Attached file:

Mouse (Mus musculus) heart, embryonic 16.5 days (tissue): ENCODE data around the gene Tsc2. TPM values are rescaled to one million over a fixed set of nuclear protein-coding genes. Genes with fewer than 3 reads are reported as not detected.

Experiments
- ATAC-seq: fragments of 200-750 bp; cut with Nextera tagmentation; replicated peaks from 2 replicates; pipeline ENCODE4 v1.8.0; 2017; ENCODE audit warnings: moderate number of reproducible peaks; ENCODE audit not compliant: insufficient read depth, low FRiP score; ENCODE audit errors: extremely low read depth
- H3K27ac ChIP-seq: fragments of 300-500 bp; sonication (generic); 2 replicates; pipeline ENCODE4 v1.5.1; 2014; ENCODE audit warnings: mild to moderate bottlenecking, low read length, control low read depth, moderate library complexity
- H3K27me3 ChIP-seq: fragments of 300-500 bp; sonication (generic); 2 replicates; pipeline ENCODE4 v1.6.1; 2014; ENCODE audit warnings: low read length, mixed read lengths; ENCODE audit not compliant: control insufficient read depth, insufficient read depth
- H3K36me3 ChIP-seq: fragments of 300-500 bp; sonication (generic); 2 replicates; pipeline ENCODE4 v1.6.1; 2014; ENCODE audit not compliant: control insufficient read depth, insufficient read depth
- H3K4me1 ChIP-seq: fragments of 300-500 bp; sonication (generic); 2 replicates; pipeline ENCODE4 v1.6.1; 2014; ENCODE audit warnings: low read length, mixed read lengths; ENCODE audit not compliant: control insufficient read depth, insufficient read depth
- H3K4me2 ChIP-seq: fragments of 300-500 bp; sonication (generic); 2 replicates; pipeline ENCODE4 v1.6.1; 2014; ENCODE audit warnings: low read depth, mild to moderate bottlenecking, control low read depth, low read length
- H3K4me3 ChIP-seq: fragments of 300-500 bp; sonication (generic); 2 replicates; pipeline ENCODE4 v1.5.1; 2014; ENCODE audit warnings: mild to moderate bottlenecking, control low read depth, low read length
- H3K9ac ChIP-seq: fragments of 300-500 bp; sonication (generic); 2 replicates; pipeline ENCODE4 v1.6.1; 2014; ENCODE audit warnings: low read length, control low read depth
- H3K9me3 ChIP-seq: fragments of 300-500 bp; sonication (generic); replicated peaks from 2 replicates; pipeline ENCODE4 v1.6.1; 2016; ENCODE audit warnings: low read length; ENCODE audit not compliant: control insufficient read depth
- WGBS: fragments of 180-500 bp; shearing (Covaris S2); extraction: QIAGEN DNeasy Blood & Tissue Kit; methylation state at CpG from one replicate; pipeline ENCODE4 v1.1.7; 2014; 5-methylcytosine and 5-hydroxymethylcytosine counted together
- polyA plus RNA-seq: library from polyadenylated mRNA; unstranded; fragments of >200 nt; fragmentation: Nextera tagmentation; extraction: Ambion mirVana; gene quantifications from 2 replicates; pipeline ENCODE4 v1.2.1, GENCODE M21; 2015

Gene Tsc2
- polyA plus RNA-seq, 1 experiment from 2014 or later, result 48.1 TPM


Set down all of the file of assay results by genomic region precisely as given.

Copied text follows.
Mouse (Mus musculus) heart, embryonic 16.5 days (tissue): ENCODE data around the gene Tsc2. TPM values are rescaled to one million over a fixed set of nuclear protein-coding genes. Genes with fewer than 3 reads are reported as not detected.

Experiments
- ATAC-seq: fragments of 200-750 bp; cut with Nextera tagmentation; replicated peaks from 2 replicates; pipeline ENCODE4 v1.8.0; 2017; ENCODE audit warnings: moderate number of reproducible peaks; ENCODE audit not compliant: insufficient read depth, low FRiP score; ENCODE audit errors: extremely low read depth
- H3K27ac ChIP-seq: fragments of 300-500 bp; sonication (generic); 2 replicates; pipeline ENCODE4 v1.5.1; 2014; ENCODE audit warnings: mild to moderate bottlenecking, low read length, control low read depth, moderate library complexity
- H3K27me3 ChIP-seq: fragments of 300-500 bp; sonication (generic); 2 replicates; pipeline ENCODE4 v1.6.1; 2014; ENCODE audit warnings: low read length, mixed read lengths; ENCODE audit not compliant: control insufficient read depth, insufficient read depth
- H3K36me3 ChIP-seq: fragments of 300-500 bp; sonication (generic); 2 replicates; pipeline ENCODE4 v1.6.1; 2014; ENCODE audit not compliant: control insufficient read depth, insufficient read depth
- H3K4me1 ChIP-seq: fragments of 300-500 bp; sonication (generic); 2 replicates; pipeline ENCODE4 v1.6.1; 2014; ENCODE audit warnings: low read length, mixed read lengths; ENCODE audit not compliant: control insufficient read depth, insufficient read depth
- H3K4me2 ChIP-seq: fragments of 300-500 bp; sonication (generic); 2 replicates; pipeline ENCODE4 v1.6.1; 2014; ENCODE audit warnings: low read depth, mild to moderate bottlenecking, control low read depth, low read length
- H3K4me3 ChIP-seq: fragments of 300-500 bp; sonication (generic); 2 replicates; pipeline ENCODE4 v1.5.1; 2014; ENCODE audit warnings: mild to moderate bottlenecking, control low read depth, low read length
- H3K9ac ChIP-seq: fragments of 300-500 bp; sonication (generic); 2 replicates; pipeline ENCODE4 v1.6.1; 2014; ENCODE audit warnings: low read length, control low read depth
- H3K9me3 ChIP-seq: fragments of 300-500 bp; sonication (generic); replicated peaks from 2 replicates; pipeline ENCODE4 v1.6.1; 2016; ENCODE audit warnings: low read length; ENCODE audit not compliant: control insufficient read depth
- WGBS: fragments of 180-500 bp; shearing (Covaris S2); extraction: QIAGEN DNeasy Blood & Tissue Kit; methylation state at CpG from one replicate; pipeline ENCODE4 v1.1.7; 2014; 5-methylcytosine and 5-hydroxymethylcytosine counted together
- polyA plus RNA-seq: library from polyadenylated mRNA; unstranded; fragments of >200 nt; fragmentation: Nextera tagmentation; extraction: Ambion mirVana; gene quantifications from 2 replicates; pipeline ENCODE4 v1.2.1, GENCODE M21; 2015

Gene Tsc2
- polyA plus RNA-seq, 1 experiment from 2014 or later, result 48.1 TPM